In the launch of the DCR-DVD505 camcorder, Sony is also touting the new sensor as having improved low-light capabilities, and improved dynamic range. While a little confusing, what the company is suggesting is that by rotating the grid, they are able to match the image resolution of a camera that uses a higher resolution sensor. Hence, the company is comparing the light gathering capabilities of (as an example) a four megapixel sensor with the capabilities of the two megapixel sensor they believe will match it for real-world resolution. Obviously the light gathering area for each pixel can be greater on the two megapixel sensor, and hence there is likely to be an improvement in both low-light capabilities / noise and dynamic range.
The DCR-DVD505 also has one other interesting capability, again likely thanks to the new sensor design. While recording video, it is possible to capture still images at the same time; either a three megapixel image alongside 4:3 video, or a 2.3 megapixel image alongside 16:9 video.
The Sony DCR-DVD505 will go on sale this March, with pricing set at $1100. Sony has not announced any plans to feature ClearVid image sensors in its still camera products, or to offer the sensors to third parties.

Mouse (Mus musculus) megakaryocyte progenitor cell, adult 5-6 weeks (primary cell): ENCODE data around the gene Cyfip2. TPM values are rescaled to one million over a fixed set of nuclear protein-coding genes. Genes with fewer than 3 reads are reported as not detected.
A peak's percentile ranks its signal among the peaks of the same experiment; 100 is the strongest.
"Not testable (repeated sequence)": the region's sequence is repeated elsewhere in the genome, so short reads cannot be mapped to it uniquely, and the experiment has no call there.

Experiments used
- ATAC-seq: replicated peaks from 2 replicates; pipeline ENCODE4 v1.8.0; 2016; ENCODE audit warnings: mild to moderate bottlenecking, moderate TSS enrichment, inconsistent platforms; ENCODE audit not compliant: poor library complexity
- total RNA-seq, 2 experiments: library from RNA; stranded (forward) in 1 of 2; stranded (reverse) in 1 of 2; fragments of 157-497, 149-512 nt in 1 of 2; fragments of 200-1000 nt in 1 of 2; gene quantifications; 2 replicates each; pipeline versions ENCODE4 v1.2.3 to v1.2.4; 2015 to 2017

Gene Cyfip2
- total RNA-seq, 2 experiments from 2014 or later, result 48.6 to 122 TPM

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|SONY TURNS UP THE VOLUME ON ITS CAMCORDERS FOR 2006|
LAS VEGAS (CES Booth #14200), Jan. 4, 2006 - Sony is taking the lead in bringing the focus on audio performance to the camcorder market with its new 2006 Handycam® models.
Leading the pack are two high-end DVD models and Sony's first hard disk drive camcorder. All models feature built-in Dolby Digital 5.1 channel surround sound and a unique center-channel microphone capability.
"Nothing preserves memories better than moving images with sound," said Linda Vuolo, director for camcorder products at Sony Electronics. "We are offering new enhancements to both audio and video performance in our 2006 product line."
Hearing Is Believing
Now when you record your child's lead performance in cinematic surround sound, you can be sure that his or her voice will stand out clearly in the troupe.